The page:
Disclaimer: All mistakes I made, were preventable. Either with more preparation time or careful reading. Also I still made it to South Africa. ;)
Back in mid summer 2015 my supervisor in Rostock, Germany made me a unique offer: To travel as exchange scientist to a research group in Stellenbosch, South Africa. As undergraduate student helper I didn't hesitated and said yes. Normally undergraduate students, like me, are not often asked to travel abroad, so I felt and still feel very honored to do so. But there were some struggles to overcome, before I could start my journey.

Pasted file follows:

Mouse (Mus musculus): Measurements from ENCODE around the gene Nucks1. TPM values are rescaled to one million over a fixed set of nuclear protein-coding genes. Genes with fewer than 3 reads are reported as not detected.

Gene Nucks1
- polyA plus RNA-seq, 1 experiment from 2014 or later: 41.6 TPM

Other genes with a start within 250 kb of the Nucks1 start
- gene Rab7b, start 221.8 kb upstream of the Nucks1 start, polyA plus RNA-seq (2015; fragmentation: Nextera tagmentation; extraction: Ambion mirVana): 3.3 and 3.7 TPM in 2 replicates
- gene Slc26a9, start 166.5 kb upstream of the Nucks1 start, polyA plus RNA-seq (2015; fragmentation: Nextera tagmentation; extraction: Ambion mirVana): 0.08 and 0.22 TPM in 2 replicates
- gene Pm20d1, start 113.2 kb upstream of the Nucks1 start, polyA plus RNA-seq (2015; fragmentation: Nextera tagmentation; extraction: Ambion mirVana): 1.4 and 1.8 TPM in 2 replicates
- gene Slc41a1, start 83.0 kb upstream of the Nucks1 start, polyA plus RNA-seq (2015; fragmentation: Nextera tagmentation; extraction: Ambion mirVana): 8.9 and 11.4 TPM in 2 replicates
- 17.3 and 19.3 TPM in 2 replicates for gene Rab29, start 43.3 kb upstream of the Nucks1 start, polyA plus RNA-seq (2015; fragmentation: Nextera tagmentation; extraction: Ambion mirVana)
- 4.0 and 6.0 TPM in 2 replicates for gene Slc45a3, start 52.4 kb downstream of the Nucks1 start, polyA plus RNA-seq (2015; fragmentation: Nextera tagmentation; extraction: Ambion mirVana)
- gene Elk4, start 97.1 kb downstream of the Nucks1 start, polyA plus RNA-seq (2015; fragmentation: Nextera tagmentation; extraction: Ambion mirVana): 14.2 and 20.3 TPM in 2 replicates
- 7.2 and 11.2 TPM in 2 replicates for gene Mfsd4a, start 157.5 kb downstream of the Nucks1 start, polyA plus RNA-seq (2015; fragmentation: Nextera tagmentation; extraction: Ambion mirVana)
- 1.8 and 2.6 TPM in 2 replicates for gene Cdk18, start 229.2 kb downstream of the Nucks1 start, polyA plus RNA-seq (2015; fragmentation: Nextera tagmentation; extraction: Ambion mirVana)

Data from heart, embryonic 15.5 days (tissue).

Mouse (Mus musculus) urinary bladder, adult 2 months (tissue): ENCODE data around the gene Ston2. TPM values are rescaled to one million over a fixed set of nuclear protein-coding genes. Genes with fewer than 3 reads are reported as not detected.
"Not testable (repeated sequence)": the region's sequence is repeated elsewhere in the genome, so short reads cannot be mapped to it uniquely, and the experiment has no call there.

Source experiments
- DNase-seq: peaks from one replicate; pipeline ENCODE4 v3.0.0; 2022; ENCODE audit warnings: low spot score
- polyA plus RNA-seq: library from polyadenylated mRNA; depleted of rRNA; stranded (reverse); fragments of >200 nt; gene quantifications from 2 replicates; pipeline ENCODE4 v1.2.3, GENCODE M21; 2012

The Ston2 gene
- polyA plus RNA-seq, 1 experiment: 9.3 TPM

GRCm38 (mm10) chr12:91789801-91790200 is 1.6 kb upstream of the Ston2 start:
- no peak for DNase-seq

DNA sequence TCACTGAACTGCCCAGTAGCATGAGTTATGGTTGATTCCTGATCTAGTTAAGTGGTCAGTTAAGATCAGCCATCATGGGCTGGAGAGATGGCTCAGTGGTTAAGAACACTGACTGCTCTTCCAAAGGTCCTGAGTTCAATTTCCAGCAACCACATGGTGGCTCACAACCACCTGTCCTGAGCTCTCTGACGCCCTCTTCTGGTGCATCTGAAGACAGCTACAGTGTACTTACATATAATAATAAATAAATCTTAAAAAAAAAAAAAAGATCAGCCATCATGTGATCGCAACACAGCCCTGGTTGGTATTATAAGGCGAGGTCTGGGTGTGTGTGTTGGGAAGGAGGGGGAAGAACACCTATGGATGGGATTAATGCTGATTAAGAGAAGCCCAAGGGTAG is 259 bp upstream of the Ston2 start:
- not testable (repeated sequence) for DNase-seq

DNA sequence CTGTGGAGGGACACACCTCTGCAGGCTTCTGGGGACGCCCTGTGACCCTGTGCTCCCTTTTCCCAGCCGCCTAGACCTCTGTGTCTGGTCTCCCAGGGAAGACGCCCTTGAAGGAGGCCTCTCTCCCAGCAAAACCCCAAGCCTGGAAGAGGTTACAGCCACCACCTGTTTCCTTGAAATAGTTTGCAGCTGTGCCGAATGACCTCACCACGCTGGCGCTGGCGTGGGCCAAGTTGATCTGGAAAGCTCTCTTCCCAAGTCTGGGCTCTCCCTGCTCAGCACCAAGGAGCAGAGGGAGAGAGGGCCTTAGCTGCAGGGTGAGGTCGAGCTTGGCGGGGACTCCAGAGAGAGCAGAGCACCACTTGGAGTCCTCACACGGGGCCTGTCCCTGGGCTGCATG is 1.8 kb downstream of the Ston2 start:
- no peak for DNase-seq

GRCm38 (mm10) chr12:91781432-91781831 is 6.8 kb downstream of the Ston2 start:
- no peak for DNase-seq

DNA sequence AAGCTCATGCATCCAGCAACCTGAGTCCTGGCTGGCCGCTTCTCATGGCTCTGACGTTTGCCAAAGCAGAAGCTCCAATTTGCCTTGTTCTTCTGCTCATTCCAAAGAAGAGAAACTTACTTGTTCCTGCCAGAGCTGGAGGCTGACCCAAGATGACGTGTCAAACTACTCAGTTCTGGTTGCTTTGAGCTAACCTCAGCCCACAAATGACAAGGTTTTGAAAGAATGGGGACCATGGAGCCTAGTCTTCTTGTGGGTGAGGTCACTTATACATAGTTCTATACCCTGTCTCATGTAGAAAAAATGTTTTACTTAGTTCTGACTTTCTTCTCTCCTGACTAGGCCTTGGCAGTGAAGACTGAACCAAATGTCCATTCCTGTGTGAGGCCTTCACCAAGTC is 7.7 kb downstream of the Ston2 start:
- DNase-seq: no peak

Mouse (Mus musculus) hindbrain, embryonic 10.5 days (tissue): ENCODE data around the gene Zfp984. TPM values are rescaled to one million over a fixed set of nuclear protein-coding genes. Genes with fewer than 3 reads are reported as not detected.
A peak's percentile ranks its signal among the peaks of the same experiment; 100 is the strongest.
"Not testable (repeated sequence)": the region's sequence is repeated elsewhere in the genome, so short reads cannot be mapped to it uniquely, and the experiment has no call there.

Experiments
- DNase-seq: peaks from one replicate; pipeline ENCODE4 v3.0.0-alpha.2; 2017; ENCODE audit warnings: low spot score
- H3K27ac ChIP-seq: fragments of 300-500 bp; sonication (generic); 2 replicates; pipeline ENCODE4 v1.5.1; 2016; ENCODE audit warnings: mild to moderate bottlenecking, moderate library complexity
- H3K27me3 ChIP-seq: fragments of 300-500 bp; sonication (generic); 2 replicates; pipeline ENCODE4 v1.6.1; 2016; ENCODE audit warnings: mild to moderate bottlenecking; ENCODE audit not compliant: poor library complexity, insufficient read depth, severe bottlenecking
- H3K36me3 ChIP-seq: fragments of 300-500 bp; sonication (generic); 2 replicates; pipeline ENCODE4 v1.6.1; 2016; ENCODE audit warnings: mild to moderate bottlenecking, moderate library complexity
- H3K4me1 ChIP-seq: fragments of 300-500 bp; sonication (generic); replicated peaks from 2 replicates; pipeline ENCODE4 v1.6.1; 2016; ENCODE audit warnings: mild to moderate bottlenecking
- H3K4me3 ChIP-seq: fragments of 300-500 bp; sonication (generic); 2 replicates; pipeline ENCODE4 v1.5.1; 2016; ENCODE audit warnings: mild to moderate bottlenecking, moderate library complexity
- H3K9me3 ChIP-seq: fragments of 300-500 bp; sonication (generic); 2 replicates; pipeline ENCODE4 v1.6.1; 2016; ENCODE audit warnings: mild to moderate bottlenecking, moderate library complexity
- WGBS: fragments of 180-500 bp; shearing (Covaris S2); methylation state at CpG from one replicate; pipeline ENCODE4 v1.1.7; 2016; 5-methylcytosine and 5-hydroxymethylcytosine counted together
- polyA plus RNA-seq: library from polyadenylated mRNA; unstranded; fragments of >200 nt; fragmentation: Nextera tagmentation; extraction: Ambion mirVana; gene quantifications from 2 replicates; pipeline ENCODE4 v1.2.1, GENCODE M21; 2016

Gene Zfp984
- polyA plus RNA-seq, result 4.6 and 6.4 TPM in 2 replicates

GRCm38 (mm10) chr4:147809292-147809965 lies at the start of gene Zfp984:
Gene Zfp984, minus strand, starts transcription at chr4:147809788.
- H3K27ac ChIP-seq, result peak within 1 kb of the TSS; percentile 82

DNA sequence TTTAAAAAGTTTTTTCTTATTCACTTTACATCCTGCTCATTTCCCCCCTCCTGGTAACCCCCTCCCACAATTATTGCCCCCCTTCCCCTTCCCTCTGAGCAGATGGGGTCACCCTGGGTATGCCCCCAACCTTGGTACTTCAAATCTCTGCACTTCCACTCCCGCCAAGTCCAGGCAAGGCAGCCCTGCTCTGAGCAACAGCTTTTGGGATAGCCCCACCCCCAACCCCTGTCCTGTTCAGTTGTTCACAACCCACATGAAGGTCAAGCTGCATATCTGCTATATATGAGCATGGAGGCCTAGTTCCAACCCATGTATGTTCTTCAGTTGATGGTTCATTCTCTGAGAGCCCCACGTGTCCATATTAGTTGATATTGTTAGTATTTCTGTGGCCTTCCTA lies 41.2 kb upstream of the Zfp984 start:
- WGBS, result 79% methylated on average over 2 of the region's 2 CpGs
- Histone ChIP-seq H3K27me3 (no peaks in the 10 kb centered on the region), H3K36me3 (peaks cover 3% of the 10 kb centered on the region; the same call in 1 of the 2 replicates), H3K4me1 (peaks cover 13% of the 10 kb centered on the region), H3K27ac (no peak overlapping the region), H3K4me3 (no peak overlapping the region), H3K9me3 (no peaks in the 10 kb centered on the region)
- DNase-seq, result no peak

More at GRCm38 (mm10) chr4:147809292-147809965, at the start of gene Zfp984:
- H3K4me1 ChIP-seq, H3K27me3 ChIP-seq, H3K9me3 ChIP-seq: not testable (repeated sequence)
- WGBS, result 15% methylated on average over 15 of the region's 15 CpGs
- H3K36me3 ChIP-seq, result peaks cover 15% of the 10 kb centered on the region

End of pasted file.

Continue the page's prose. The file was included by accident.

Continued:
First of all I had to pass my last exam (of course in my last try), which took forever to get the results for. Therefore I changed my plans to departure on the 15th January, instead of somewhen in October. At this point I thought 3 months of preparation are sufficient. (Quick forward: they are not!) My preparation started with mailing the research group I shall visit and I also booked my flight. After this I was idling for another month before I took a look into finding accommodation. To get a bit of help there I contacted the international office and together we were quite successful. To get a dorm room I was way to late, but I found some private housing adverts, which were really promising. It's crucial to find a flat near your university or working place, because public transportation simply does not exist in most parts of South Africa. This was also the first time I started to think about visa application, which was in retrospective way too late. Gathering all relevant documents was quiet difficult, because for a long term stay visa in South Africa you need 2 medical examination, a police clearance certificate, a letter of admission from the university, your flight tickets and a lot of other stuff. Therefore I was busy getting everything together for another month. From my estimated 3 month of preparation there was only one left. Time to visit the embassy in Berlin! That's the point everything went terribly wrong. After 2.5 hours of waiting, they said I was applying for the wrong type of visa. What I needed would have been a study visa, for which you also need a medical insurance *in* South Africa from a South African company. To keep things tuning this happened right before Christmas, so I got an insurance and applied again. This time via post (because they already seen my passport). Unfortunately I printed out the checklist again, which didn't contained my reference number, also there was 1 day missing in my insurance. My flight back was scheduled on the 1st of August and the insurance ended at the 31st of July. I discovered both flaws only when I visited the embassy a second time. Because the package returning all my documents only contained a note to check my documents again. So my second visit was right 11 days before my departure. At this time I was unaware, that the procession of a long term study visa could take up to 8 weeks. Instead I thought it wouldn't take longer than 10 days. (Another case, where careful reading would have saved me a lot of stress) Even though the consultants were a lot more relaxed on my second visit, they were not at all helpful, when it comes to solving problems. "It's not our problem" was the sentence I remember the most. So after everything went terrible wrong I decided to split my stay into 2 parts. To stay so under 90 days mark, which allows everyone with a German passport to travel with a Visa on arrival. As the lady from the international office said, it's actually not legal, but many student do it this way. Also she said to me, that I do not have to travel back to Germany, instead I just need to cross 2 borders (e.g. Botswana and Namibia). At the point of writing, I didn't made decision, which "solution" I would prefer. Actually it was quiet surprising for me how friendly and relaxed everyone here is, compared to the embassy in Berlin. Therefore don't let the mood of the admin staff influence your view on South African people! At the end not everything went wrong and I safely arrived in Cape Town - with a bit of delay, though.